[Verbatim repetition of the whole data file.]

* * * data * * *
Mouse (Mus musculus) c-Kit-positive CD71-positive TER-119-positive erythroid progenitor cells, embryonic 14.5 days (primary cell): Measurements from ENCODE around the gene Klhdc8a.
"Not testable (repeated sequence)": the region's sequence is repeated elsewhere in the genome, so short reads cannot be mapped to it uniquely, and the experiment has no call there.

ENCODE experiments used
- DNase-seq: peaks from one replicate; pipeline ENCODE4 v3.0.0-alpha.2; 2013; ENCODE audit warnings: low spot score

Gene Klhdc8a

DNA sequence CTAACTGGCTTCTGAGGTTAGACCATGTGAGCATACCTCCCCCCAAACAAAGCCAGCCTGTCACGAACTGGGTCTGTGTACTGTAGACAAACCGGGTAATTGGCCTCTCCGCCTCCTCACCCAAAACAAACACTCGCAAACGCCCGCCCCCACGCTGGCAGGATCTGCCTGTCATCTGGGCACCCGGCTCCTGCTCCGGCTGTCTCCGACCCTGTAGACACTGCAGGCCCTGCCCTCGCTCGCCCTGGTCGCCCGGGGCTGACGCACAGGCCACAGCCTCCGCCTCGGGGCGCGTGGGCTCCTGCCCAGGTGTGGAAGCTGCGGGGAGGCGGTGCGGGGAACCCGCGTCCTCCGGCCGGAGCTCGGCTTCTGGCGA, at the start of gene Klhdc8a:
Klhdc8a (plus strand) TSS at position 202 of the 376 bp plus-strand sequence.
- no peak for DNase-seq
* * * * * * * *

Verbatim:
Mouse (Mus musculus) c-Kit-positive CD71-positive TER-119-positive erythroid progenitor cells, embryonic 14.5 days (primary cell): Measurements from ENCODE around the gene Klhdc8a.
"Not testable (repeated sequence)": the region's sequence is repeated elsewhere in the genome, so short reads cannot be mapped to it uniquely, and the experiment has no call there.

ENCODE experiments used
- DNase-seq: peaks from one replicate; pipeline ENCODE4 v3.0.0-alpha.2; 2013; ENCODE audit warnings: low spot score

Gene Klhdc8a

DNA sequence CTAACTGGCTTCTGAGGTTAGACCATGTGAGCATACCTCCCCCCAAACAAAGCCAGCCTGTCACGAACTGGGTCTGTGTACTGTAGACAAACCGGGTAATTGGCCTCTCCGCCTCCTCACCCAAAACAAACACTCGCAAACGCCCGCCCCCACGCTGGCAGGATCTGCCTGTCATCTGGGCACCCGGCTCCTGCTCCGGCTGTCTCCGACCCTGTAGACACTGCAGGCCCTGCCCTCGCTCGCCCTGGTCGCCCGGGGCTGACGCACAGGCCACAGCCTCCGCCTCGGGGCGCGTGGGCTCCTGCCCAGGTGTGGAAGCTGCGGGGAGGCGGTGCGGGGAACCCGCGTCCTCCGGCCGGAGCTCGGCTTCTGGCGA, at the start of gene Klhdc8a:
Klhdc8a (plus strand) TSS at position 202 of the 376 bp plus-strand sequence.
- no peak for DNase-seq